UCLA Superbug Infection Linked to 2 Deaths; 179 Potentially Infected
Tainted medical scopes at a UCLA medical center may have exposed up to 179 people to a potentially deadly superbug that has already been linked to two deaths, a hospital spokeswoman told FRONTLINE.
Superbugs are antibiotic-resistant bacteria that kill up to 23,000 Americans each year. In the UCLA outbreak, which took place at the university’s Ronald Reagan Medical Center from October to January, seven people are already confirmed to have been infected, including the two who died, said spokeswoman Elaine Schmidt.
Many of the potentially exposed patients were undergoing a procedure to diagnose and treat disorders that included problems with the pancreas and biliary tract, UCLA said. UCLA began notifying patients of the outbreak on Wednesday, and they are being offered free home testing kits that the hospital has agreed to analyze.
UCLA said the contaminated instruments had been sterilized to the manufacturer’s standards, but may nonetheless have transmitted carbapenem-resistant Enterobacteriaceae (CRE). CRE is a family of bacteria that lives in the gut and is resistant to practically every antibiotic on the market today, including carbapenems, which are widely considered antibiotics of last resort.
On Thursday, the Food and Drug Administration warned that the design of the devices, called duodenoscopes, could impede the detailed process of cleaning and disinfecting. The scopes are lit, flexible tubes that are threaded through the mouth, throat, stomach, and duodenum. The FDA recommended new maintenance procedures, and not using scopes that may have been tainted.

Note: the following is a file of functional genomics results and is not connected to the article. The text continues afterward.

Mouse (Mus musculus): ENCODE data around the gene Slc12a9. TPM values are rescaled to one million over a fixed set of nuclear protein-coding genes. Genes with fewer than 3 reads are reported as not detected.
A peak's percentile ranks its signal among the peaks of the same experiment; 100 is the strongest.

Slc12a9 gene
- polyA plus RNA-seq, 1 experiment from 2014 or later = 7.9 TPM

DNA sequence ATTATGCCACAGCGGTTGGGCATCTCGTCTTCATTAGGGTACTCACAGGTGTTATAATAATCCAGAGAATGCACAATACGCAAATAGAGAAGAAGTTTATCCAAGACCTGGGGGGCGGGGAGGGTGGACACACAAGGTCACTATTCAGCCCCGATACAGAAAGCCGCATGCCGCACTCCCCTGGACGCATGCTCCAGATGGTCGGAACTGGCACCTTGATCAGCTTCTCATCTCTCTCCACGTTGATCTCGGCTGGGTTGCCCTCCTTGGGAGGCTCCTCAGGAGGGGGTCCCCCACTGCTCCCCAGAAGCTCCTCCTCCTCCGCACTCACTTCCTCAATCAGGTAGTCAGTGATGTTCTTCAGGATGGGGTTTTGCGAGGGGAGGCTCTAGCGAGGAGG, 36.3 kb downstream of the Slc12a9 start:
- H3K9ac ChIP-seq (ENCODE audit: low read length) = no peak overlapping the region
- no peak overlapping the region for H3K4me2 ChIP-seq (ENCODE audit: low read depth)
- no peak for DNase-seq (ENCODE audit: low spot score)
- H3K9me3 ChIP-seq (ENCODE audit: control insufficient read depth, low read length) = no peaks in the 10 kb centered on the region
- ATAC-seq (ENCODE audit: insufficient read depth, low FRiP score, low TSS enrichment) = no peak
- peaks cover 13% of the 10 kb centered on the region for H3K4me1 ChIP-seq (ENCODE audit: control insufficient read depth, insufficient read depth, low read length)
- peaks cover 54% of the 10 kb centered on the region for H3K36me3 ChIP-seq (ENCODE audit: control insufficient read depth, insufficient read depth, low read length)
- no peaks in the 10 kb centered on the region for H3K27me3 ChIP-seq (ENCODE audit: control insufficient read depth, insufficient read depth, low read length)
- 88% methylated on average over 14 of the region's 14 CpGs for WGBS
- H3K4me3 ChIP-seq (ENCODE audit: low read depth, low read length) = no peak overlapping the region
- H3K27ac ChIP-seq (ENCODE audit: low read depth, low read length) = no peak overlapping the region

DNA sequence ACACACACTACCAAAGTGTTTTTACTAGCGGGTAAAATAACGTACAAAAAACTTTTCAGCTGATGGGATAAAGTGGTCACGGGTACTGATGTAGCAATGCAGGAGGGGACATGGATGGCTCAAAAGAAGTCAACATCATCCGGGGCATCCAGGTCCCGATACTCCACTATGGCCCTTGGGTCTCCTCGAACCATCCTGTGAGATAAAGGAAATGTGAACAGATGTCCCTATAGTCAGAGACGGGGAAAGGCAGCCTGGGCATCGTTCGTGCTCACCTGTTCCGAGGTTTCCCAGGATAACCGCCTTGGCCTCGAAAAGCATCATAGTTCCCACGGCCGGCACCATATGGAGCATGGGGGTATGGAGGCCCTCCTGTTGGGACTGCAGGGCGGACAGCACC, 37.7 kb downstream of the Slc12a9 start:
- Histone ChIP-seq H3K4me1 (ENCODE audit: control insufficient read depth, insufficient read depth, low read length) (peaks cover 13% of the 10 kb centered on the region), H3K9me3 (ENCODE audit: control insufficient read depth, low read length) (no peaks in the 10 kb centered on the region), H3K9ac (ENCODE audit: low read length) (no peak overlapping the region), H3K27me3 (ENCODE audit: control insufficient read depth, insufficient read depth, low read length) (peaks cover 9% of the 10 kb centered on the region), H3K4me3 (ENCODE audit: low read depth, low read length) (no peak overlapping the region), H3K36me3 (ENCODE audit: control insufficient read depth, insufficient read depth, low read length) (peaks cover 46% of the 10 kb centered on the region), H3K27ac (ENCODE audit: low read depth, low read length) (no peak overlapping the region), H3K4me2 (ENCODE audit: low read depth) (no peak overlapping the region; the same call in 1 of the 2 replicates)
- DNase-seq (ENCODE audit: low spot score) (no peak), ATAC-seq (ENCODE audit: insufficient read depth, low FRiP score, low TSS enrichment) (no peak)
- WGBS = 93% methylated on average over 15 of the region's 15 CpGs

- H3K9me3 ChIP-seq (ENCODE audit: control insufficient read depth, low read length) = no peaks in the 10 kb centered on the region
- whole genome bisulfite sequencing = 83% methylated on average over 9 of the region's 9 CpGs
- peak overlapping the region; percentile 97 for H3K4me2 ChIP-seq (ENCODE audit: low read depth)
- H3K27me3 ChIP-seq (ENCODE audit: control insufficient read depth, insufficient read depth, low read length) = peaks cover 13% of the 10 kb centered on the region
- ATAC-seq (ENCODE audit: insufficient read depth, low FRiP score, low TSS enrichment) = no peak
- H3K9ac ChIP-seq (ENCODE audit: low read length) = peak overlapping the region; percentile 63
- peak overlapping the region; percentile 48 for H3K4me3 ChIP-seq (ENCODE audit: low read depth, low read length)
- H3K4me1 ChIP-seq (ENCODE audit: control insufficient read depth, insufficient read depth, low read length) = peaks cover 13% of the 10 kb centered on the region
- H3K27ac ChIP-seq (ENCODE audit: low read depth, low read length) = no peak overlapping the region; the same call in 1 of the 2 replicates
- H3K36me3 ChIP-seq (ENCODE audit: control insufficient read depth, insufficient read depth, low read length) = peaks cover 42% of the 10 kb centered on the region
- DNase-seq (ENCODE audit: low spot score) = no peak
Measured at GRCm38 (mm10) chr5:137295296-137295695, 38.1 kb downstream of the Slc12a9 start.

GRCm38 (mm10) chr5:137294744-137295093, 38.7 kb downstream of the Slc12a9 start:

UCLA said in a statement that it stopped using the two scopes involved in the outbreak and is now using a decontamination process that goes “above and beyond the manufacturer and national standards” for its scopes.
The Centers for Disease Control and Prevention considers CRE an urgent threat. It reports that more than 9,000 CRE infections each year are linked to healthcare facilities, and that some form of CRE has been found in almost every state. Approximately 600 people die each year from the two most common types of CRE, according to the CDC.
Similar CRE exposures have been reported in other U.S. hospitals that use the same type of scopes, UCLA said. Between 2012 and 2014, for example, contaminated scopes were blamed for infecting at least 32 patients at Virginia Mason Medical Center in Seattle. Eleven of those patients died, but doctors said it was unclear what role the infections may have played, The Seattle Times reported.
FRONTLINE’s Hunting the Bacteria looks at the dangers of superbugs in hospitals:
(Editor’s note: An earlier version of this story referred to the contaminated medical devices as stethoscopes; UCLA says they were a different type of scope used in endoscopic procedures.)